Guy Cecil, the executive director of the Democratic Senatorial Campaign Committee (DSCC), has accused Republican candidates in three battleground states of using dirty tricks to confuse voters.

Brian Walsh, communications director of the National Republican Senatorial Committee, dismissed Cecil's charges as baseless.

“These allegations are so silly and so ridiculous they don’t even merit a serious response,” he said.

Cecil said Democrats are looking forward to a Justice Department or FBI investigation in Arizona after Rep. Jeff FlakeJeffrey (Jeff) Lane FlakeOvernight Health Care: House passes .3T omnibus | Bill boosts funds for NIH, opioid treatment | Senators spar over ObamaCare fix | 'Right to Try' bill heads to the Senate The Hill's 12:30 Report Booker admits defeat in Capitol snowball fight with Flake MORE (R), who is running to replace Sen. Jon Kyl (R), conceded that his campaign might have given voters inaccurate information about polling locations through robo-calls.

Democratic state party officials have asked the FBI to investigate.

Flake told reporters Tuesday that his campaign erred by including incorrect information in some 10 to 15 calls.

"It sometimes happens in a big campaign that we get a few addresses wrong," Flake said, according to a report by Scripps Media.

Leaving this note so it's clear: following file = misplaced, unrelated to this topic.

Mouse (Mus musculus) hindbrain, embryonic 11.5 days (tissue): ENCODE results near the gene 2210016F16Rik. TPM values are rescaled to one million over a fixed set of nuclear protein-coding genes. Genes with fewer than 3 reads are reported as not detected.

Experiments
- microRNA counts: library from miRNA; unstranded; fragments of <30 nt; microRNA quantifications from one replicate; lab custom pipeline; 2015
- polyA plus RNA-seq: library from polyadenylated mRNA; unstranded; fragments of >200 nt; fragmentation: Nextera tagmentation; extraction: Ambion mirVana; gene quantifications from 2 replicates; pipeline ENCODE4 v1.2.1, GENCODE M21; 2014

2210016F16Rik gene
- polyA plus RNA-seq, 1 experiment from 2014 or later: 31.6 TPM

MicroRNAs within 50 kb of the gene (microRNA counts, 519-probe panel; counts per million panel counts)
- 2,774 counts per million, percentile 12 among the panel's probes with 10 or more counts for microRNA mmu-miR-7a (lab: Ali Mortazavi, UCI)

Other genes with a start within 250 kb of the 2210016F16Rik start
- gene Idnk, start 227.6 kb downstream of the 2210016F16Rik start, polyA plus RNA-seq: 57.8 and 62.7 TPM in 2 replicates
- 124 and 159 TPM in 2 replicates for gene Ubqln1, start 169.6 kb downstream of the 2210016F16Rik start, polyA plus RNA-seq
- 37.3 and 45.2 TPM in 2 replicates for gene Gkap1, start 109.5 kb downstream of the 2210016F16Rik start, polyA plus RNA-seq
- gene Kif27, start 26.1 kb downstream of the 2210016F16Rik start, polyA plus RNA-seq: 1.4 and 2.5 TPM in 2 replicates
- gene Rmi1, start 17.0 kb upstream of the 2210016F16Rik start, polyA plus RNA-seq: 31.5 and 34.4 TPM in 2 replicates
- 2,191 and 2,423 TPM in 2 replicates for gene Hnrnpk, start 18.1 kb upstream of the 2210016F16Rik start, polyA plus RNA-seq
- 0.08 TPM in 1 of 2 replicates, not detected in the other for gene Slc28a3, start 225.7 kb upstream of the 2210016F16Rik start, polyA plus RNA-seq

Cecil, speaking to reporters at the Liaison hotel in Washington, also blasted Linda McMahon, the Republican Senate nominee in Connecticut, of “cloaking” her campaign operatives to pose as labor officials at polling places. The Service Employees International Union alleged Tuesday that McMahon supporters were posing as members of the union by wearing purple shirts and urging voters to vote for McMahon.

Cecil also accused Rep. Denny Rehberg’s (R-Mont.) campaign of running “illegal” robo-calls.

“Jeff Flake was sending out robo-calls to Democrats, giving them the wrong polling location. Their campaign has admitted to doing it. They say it was a mistake. We’ll let the FBI, the Justice Department determine whether or not that was true or not,” Cecil said.

“We’ve also had a number of other issues with Republicans working to suppress the vote. If you look at what’s happening in Montana, first of all, with the Rehberg campaign running illegal auto-calls in that state,” he said.

Cecil said McMahon, “in an act of desperation, has been cloaking herself as a Democrat with voters in key base precincts for our party.”

Cecil said there have been long lines at polling places around the country, where voters have had to wait between two and six hours to vote in some precincts.

“Long lines, we’ve certainly seen [at] a number of precincts around the country. Two-, three-, four-, five-, six-hour lines, not enough voting machines but, frankly, nothing systemic,” he said.

The DSCC has been working with “thousands” of lawyers around the country devoted specifically to Senate races who have been working with local elected officials and secretaries of state to resolve problems. 

Updated at 10:14 p.m.